The Wall Street Journal’s preoccupation with staff members for Sens. Grassley and Hatch is illogical. The staff members worked in the minority party in the Senate and the opposite party of the Administration. If anyone on Capitol Hill is likely to receive advance word of a key administration decision, it is not staff for the minority party.
The Wall Street Journal and perhaps the newspaper’s unnamed sources ignore a key fact: Hundreds of employees within the federal government had notification of the Medicare Advantage decision prior to April 1.
The Grassley office does not have HHS, OMB or White House emails, so this analysis is limited to what is available. According to a Grassley staff analysis of CMS emails, CMS and HHS employees received draft documents that appear to contain advance information about the rate announcement as follows:
• By Tuesday, March 12, 2013, 38 employees had received documents about the rate announcement.
• By Thursday, March 14, 2013, 46 employees had received documents about the rate announcement.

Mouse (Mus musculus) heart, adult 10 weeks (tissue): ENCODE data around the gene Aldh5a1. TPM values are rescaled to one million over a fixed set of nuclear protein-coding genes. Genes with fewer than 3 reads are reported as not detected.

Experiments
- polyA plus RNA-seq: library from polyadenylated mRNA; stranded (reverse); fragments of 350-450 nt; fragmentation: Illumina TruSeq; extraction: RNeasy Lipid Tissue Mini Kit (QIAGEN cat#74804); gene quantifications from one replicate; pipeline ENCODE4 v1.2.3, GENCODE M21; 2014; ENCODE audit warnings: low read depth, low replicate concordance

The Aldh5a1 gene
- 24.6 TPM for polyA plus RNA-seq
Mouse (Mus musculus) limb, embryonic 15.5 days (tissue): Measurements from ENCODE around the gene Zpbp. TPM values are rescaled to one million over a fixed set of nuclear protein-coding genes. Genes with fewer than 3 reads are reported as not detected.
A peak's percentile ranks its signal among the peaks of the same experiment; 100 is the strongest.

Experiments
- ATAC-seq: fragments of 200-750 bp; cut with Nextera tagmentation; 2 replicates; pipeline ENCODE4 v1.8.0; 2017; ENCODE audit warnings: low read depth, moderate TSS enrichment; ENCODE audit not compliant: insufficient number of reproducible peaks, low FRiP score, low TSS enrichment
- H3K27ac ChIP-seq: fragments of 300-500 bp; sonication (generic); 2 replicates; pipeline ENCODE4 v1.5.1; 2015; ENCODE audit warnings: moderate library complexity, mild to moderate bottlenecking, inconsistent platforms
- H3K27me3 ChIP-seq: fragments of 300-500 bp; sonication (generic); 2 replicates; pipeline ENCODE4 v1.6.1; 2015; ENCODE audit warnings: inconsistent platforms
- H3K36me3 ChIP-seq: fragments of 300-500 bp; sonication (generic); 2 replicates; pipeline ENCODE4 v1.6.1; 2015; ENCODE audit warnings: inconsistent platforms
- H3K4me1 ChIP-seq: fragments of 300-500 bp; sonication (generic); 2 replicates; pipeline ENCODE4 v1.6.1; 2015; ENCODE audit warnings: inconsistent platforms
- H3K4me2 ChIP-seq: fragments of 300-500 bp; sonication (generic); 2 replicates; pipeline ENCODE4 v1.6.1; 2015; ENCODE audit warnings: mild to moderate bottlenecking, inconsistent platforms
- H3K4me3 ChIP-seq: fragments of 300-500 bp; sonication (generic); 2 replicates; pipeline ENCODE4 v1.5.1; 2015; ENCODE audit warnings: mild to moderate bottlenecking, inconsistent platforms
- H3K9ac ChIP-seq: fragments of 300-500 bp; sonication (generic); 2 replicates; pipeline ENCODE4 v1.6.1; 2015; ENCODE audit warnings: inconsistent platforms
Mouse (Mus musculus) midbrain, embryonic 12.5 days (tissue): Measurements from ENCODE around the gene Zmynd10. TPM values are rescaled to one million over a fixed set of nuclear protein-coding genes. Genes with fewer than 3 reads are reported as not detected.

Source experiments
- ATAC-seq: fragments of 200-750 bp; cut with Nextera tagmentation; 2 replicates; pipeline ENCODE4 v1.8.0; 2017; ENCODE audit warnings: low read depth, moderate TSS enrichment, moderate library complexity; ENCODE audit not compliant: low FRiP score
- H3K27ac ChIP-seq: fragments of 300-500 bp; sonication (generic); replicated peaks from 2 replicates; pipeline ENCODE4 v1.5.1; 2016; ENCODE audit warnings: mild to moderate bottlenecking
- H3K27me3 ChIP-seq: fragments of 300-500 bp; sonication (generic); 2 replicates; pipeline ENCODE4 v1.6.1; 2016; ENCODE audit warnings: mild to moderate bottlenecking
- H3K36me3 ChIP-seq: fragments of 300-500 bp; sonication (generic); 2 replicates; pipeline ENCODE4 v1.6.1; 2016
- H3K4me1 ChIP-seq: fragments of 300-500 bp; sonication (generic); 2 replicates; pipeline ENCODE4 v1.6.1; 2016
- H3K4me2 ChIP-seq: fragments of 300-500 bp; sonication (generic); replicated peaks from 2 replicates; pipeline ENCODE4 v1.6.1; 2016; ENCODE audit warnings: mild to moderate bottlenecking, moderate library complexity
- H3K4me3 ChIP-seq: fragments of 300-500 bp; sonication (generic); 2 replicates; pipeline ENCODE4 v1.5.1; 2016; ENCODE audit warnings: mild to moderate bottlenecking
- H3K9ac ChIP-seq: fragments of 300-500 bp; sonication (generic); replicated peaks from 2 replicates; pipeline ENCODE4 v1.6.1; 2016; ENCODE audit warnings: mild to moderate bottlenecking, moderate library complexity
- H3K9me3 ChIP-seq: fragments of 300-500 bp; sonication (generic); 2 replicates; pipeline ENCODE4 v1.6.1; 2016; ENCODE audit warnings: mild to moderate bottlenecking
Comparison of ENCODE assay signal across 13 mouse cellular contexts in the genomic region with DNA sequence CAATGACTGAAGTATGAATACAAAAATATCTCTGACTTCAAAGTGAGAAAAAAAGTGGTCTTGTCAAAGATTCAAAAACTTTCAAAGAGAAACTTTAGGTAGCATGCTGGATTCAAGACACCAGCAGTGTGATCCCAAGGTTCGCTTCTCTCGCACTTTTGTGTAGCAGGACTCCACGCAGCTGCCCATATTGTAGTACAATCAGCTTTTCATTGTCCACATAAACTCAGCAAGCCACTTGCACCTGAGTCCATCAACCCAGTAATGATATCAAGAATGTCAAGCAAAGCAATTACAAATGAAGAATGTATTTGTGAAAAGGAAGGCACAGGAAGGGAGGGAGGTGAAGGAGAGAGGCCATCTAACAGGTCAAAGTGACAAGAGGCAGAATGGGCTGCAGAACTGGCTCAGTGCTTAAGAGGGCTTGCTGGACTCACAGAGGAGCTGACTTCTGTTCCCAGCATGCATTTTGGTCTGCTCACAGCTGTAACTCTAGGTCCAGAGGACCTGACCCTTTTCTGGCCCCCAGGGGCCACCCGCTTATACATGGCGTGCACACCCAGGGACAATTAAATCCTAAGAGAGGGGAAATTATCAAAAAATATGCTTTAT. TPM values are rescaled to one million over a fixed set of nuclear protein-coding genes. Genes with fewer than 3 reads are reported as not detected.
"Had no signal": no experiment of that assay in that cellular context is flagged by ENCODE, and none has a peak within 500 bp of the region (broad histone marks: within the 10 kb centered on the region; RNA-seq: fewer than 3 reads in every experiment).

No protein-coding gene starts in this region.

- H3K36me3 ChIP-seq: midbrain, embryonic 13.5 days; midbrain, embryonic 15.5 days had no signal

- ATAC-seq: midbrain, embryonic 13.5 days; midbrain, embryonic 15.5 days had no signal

• By Friday March 15, 2013, 61 employees had received documents about the rate announcement.
• By Tuesday, March 19, 2013, 138 employees had received documents about the rate announcement.
• By Thursday, March 21, 2013, 162 employees had received documents about the rate announcement.
• By Friday, March 22, 2013, 252 employees had received documents about the rate announcement.
• By Tuesday, March 26, 2013, 320 employees had received documents about the rate announcement.
• By Wednesday, March 27, 2013, 449 employees had received documents about the rate announcement.
• By Thursday, March 28, 2013, 456 employees had received documents about the rate announcement.
Options in Medicare Advantage-related stocks reportedly spiked on the first trading day after CMS made its decision internally on March 15, as well as the day that the OMB received draft paperwork on March 22 — weeks before the trading activity on April 1 that prompted the initial scrutiny.
Are The Wall Street Journal and the newspaper’s unnamed sources interested in whether any executive branch employees might have leaked word of the April 1 decision in advance, having had notice of the decision?
The text of the article follows here.
Insider Probe Caught in Knot
Investigation of Health-Policy Leak Is Muddled by Provision Protecting Congress
• JAMES V. GRIMALDI, BRODY MULLINS And DEVLIN BARRETT